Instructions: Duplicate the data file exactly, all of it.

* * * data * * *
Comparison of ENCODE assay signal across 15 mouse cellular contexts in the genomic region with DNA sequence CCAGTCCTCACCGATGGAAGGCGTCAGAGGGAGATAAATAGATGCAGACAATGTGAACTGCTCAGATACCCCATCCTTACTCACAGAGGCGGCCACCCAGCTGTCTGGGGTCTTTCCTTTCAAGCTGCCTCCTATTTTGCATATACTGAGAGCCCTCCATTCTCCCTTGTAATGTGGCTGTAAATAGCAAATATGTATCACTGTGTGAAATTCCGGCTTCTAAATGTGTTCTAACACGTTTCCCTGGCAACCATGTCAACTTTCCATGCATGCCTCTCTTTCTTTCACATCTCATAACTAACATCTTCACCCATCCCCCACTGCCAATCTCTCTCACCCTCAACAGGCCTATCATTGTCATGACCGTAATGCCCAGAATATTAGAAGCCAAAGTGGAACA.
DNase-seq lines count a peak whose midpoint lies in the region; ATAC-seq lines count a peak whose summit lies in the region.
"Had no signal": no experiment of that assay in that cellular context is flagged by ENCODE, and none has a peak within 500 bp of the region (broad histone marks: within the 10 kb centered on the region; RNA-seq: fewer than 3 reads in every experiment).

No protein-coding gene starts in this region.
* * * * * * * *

Comparison of ENCODE assay signal across 15 mouse cellular contexts in the genomic region with DNA sequence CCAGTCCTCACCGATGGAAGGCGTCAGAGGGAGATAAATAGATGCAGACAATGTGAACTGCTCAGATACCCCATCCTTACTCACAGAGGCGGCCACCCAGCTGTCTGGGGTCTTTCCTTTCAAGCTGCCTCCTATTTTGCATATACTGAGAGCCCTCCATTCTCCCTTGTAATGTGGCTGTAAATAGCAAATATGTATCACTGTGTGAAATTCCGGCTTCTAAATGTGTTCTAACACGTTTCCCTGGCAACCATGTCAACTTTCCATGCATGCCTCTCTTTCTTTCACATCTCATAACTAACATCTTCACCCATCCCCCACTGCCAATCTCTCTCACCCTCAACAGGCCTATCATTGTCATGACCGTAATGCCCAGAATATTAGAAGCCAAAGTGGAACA.
DNase-seq lines count a peak whose midpoint lies in the region; ATAC-seq lines count a peak whose summit lies in the region.
"Had no signal": no experiment of that assay in that cellular context is flagged by ENCODE, and none has a peak within 500 bp of the region (broad histone marks: within the 10 kb centered on the region; RNA-seq: fewer than 3 reads in every experiment).

No protein-coding gene starts in this region.